Mexico and South Korea have committed to strengthening their relationship five months after their negotiations to reach a free trade agreement (FTA) were put on ice.
Foreign Affairs Minister Marcelo Ebrard met with his South Korean counterpart Park Jin in Mexico City on Tuesday, and the two officials reaffirmed their commitment to strengthening the 18-year-old broad-based Strategic Partnership for Mutual Prosperity, according to a statement released by Mexico’s Ministry of Foreign Affairs (SRE).
The aim of that commitment, the SRE said, is to ensure that the bilateral relationship — which formally began 61 years ago — “reaches its full potential in all areas.”
Citing the South Korean Foreign Ministry, the Seoul-based Yonhap News Agency reported that Park, in his meeting with Ebrard, “stressed the importance of forging an FTA to promote strategic cooperative ties between the countries.”
The Korean foreign minister “requested Ebrard’s support to resume related discussions,” the news agency said.
Ebrard said late last year that Mexico had decided to put negotiations with South Korea on hold as it worked out what it wanted to gain from an FTA with the East Asian nation.
The foreign minister traveled to South Korea last July, and he and Park committed at the time to work toward a bilateral free trade agreement.
On Tuesday, the two men “highlighted the importance of the growth in bilateral trade and investment,” according to the SRE, and noted that Korean companies are participating in important infrastructure projects in Mexico.
Samsung, South Korea’s largest company, is contributing to the construction of the new Pemex refinery on the Tabasco coast.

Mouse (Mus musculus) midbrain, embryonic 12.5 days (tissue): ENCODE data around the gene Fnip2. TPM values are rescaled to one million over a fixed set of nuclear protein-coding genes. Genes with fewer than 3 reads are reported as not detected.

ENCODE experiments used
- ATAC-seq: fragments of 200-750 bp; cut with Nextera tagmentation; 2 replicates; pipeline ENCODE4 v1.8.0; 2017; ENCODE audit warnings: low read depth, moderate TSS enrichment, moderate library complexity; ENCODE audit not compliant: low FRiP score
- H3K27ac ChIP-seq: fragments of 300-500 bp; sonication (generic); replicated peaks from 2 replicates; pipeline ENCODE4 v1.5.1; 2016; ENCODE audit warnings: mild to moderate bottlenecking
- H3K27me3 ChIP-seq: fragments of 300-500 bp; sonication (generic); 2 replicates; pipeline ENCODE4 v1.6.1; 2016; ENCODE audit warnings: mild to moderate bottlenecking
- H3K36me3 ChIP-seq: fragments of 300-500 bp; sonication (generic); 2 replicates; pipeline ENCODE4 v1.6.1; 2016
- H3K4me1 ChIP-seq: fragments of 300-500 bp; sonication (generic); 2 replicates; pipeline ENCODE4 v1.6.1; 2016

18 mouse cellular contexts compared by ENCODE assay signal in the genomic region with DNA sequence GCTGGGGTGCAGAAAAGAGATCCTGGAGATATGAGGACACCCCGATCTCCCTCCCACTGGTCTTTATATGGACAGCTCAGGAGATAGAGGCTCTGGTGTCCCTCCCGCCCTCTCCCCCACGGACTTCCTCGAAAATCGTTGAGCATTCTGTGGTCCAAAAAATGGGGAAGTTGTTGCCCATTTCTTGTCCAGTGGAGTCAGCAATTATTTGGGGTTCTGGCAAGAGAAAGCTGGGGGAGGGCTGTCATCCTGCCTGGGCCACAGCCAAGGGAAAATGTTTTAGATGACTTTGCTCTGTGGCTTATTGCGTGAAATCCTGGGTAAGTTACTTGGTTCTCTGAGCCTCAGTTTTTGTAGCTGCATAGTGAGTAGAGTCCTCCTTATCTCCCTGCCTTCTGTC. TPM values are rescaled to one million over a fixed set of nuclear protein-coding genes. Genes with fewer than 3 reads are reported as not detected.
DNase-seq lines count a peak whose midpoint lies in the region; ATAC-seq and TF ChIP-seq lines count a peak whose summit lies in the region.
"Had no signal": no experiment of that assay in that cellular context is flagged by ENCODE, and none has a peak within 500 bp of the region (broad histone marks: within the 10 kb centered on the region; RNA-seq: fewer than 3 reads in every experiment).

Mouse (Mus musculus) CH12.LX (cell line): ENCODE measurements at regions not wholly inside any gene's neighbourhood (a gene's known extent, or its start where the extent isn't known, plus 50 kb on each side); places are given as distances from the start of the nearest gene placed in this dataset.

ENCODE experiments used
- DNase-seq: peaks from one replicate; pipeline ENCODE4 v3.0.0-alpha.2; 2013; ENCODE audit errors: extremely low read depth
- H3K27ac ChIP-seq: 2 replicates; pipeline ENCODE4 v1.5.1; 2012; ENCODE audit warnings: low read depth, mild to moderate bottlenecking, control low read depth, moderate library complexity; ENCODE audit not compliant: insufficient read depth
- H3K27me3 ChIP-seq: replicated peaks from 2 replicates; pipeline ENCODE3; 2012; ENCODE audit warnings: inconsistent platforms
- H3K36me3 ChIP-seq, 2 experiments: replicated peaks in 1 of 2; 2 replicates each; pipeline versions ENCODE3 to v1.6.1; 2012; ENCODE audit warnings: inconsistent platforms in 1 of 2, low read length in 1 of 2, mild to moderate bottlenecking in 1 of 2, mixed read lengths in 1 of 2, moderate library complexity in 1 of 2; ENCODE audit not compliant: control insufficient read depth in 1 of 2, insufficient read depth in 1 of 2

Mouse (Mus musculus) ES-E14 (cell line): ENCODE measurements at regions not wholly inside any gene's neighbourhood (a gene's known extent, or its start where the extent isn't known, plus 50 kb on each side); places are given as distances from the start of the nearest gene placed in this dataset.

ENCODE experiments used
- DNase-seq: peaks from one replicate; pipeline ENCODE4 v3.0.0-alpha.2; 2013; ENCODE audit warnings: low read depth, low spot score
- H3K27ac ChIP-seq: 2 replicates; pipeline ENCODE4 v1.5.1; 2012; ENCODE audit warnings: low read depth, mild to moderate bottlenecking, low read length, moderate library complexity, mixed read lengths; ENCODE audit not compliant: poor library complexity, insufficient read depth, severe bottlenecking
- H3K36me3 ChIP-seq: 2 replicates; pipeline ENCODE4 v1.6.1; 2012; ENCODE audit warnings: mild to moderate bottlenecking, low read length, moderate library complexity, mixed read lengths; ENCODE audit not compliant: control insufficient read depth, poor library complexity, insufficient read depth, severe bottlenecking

Ebrard and Park also agreed to deepen technical-scientific and educational-cultural cooperation and to collaborate on health and aerospace matters, the SRE said.
In addition, the two foreign ministers agreed to “intensify their work” in multilateral forums in which both Mexico and South Korea participate, including the G20 and the MIKTA alliance, which also includes Indonesia, Turkey and Australia.
The aim, the SRE said, is to “capitalize on the broad areas of agreement between both countries.”
The Foreign Affairs Ministry noted that South Korea is Mexico’s third largest trading partner in the world (after the United States and China), with bilateral trade of US $27.7 billion in 2022.
Among Mexico’s exports to South Korea are crude oil and a range of food and beverage products including pork, avocados and tequila. South Korean imports include electronics and cars.
The SRE also noted that South Korea is the 13th largest source of foreign direct investment in Mexico, and reported that there are 2,059 Korean companies that operate here.
Park also attended meetings with Economy Minister Raquel Buenrostro and Energy Minister Rocío Nahle in Mexico City on Tuesday. On Twitter, the foreign minister declared his love for tacos with salsa roja, posting a photo of himself at a restaurant in the capital that specializes in fish tacos.